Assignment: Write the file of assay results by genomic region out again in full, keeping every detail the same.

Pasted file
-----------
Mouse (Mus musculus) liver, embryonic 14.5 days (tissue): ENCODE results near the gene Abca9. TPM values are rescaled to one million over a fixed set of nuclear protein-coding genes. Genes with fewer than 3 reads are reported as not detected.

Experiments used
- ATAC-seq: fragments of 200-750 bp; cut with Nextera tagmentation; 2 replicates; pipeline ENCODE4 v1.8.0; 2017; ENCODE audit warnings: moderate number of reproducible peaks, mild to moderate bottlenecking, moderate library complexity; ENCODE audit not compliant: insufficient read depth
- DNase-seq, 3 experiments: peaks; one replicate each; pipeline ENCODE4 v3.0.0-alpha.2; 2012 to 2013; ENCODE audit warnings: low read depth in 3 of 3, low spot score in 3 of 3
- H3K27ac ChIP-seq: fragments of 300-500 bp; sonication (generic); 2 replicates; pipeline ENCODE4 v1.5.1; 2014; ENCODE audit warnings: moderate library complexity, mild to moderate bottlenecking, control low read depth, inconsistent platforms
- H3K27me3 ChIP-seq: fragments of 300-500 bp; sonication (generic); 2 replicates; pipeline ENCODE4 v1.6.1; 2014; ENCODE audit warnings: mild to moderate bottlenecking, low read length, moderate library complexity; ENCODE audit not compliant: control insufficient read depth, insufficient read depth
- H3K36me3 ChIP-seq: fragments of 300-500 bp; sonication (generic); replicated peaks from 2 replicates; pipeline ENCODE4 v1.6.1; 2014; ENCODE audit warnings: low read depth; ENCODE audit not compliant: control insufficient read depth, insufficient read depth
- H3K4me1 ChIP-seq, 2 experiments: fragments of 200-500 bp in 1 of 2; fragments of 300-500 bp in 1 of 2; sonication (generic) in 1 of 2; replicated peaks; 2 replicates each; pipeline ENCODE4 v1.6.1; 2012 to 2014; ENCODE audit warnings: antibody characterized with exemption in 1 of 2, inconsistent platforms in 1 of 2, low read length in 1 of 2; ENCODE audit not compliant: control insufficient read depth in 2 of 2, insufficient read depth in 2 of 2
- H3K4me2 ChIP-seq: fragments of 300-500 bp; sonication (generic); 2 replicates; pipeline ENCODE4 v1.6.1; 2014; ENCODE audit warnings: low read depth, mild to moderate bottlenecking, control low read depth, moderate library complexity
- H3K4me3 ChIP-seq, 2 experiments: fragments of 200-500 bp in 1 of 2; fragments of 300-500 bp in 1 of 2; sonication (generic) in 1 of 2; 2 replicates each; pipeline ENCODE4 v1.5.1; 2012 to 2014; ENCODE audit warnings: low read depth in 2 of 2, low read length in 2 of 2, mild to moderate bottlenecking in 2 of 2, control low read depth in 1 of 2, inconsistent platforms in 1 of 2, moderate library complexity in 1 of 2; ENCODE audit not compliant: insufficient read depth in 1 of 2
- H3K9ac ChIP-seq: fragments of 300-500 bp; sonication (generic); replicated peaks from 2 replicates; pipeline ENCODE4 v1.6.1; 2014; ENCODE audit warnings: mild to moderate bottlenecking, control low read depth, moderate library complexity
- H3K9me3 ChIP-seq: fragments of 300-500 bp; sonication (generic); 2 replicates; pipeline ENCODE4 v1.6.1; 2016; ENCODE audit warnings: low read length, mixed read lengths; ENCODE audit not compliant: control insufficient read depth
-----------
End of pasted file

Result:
Mouse (Mus musculus) liver, embryonic 14.5 days (tissue): ENCODE results near the gene Abca9. TPM values are rescaled to one million over a fixed set of nuclear protein-coding genes. Genes with fewer than 3 reads are reported as not detected.

Experiments used
- ATAC-seq: fragments of 200-750 bp; cut with Nextera tagmentation; 2 replicates; pipeline ENCODE4 v1.8.0; 2017; ENCODE audit warnings: moderate number of reproducible peaks, mild to moderate bottlenecking, moderate library complexity; ENCODE audit not compliant: insufficient read depth
- DNase-seq, 3 experiments: peaks; one replicate each; pipeline ENCODE4 v3.0.0-alpha.2; 2012 to 2013; ENCODE audit warnings: low read depth in 3 of 3, low spot score in 3 of 3
- H3K27ac ChIP-seq: fragments of 300-500 bp; sonication (generic); 2 replicates; pipeline ENCODE4 v1.5.1; 2014; ENCODE audit warnings: moderate library complexity, mild to moderate bottlenecking, control low read depth, inconsistent platforms
- H3K27me3 ChIP-seq: fragments of 300-500 bp; sonication (generic); 2 replicates; pipeline ENCODE4 v1.6.1; 2014; ENCODE audit warnings: mild to moderate bottlenecking, low read length, moderate library complexity; ENCODE audit not compliant: control insufficient read depth, insufficient read depth
- H3K36me3 ChIP-seq: fragments of 300-500 bp; sonication (generic); replicated peaks from 2 replicates; pipeline ENCODE4 v1.6.1; 2014; ENCODE audit warnings: low read depth; ENCODE audit not compliant: control insufficient read depth, insufficient read depth
- H3K4me1 ChIP-seq, 2 experiments: fragments of 200-500 bp in 1 of 2; fragments of 300-500 bp in 1 of 2; sonication (generic) in 1 of 2; replicated peaks; 2 replicates each; pipeline ENCODE4 v1.6.1; 2012 to 2014; ENCODE audit warnings: antibody characterized with exemption in 1 of 2, inconsistent platforms in 1 of 2, low read length in 1 of 2; ENCODE audit not compliant: control insufficient read depth in 2 of 2, insufficient read depth in 2 of 2
- H3K4me2 ChIP-seq: fragments of 300-500 bp; sonication (generic); 2 replicates; pipeline ENCODE4 v1.6.1; 2014; ENCODE audit warnings: low read depth, mild to moderate bottlenecking, control low read depth, moderate library complexity
- H3K4me3 ChIP-seq, 2 experiments: fragments of 200-500 bp in 1 of 2; fragments of 300-500 bp in 1 of 2; sonication (generic) in 1 of 2; 2 replicates each; pipeline ENCODE4 v1.5.1; 2012 to 2014; ENCODE audit warnings: low read depth in 2 of 2, low read length in 2 of 2, mild to moderate bottlenecking in 2 of 2, control low read depth in 1 of 2, inconsistent platforms in 1 of 2, moderate library complexity in 1 of 2; ENCODE audit not compliant: insufficient read depth in 1 of 2
- H3K9ac ChIP-seq: fragments of 300-500 bp; sonication (generic); replicated peaks from 2 replicates; pipeline ENCODE4 v1.6.1; 2014; ENCODE audit warnings: mild to moderate bottlenecking, control low read depth, moderate library complexity
- H3K9me3 ChIP-seq: fragments of 300-500 bp; sonication (generic); 2 replicates; pipeline ENCODE4 v1.6.1; 2016; ENCODE audit warnings: low read length, mixed read lengths; ENCODE audit not compliant: control insufficient read depth